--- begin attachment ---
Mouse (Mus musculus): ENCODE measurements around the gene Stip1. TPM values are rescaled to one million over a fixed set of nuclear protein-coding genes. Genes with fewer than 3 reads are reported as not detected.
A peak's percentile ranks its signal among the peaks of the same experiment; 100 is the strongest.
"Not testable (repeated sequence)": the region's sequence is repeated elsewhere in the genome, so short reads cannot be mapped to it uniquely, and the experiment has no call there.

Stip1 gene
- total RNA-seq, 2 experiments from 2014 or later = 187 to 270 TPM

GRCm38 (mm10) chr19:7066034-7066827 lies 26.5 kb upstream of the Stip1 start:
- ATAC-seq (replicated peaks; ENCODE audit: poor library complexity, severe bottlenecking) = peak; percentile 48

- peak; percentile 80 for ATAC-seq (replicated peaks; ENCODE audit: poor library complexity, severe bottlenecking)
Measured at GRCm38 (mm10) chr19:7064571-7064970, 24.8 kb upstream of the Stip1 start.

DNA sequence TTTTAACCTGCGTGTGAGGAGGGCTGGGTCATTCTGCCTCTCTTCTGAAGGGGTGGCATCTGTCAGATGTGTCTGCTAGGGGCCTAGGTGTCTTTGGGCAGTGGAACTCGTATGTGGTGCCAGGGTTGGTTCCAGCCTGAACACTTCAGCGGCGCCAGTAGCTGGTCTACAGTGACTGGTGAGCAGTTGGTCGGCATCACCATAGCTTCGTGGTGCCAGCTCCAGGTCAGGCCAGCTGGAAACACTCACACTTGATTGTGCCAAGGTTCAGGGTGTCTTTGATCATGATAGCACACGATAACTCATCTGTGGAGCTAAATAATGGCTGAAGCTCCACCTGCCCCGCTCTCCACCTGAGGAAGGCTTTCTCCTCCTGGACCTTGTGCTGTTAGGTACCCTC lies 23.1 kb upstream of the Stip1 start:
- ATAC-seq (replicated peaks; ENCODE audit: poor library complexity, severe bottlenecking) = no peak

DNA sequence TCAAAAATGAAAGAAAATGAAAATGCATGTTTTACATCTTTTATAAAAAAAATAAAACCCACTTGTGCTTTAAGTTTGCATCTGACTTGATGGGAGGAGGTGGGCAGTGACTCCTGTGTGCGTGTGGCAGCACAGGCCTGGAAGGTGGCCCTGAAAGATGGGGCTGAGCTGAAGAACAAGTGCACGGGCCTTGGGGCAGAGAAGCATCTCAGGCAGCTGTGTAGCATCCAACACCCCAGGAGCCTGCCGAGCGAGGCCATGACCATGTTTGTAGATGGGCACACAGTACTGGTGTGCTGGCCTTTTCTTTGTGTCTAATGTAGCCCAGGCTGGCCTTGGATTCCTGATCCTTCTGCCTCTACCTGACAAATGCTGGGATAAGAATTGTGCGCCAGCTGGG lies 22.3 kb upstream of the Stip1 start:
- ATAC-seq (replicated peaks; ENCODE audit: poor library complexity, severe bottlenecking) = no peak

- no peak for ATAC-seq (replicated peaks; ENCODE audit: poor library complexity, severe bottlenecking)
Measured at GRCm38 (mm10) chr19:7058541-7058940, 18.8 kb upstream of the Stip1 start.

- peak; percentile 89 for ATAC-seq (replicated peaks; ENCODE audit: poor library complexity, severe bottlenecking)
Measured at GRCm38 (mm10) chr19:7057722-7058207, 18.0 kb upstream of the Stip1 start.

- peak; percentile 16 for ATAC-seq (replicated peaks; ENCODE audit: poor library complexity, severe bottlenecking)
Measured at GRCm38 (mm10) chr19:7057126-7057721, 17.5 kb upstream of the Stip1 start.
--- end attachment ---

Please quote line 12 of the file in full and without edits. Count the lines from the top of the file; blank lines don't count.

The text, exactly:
DNA sequence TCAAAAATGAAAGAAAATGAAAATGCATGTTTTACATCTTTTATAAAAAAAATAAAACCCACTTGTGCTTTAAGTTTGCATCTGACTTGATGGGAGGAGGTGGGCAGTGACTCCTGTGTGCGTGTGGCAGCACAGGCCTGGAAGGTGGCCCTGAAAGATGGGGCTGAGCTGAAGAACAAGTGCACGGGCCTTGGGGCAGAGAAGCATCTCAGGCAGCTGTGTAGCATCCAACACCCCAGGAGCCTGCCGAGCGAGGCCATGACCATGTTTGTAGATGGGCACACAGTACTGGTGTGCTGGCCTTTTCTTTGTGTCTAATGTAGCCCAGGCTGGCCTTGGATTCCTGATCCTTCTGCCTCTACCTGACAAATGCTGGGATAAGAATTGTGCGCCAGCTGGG lies 22.3 kb upstream of the Stip1 start: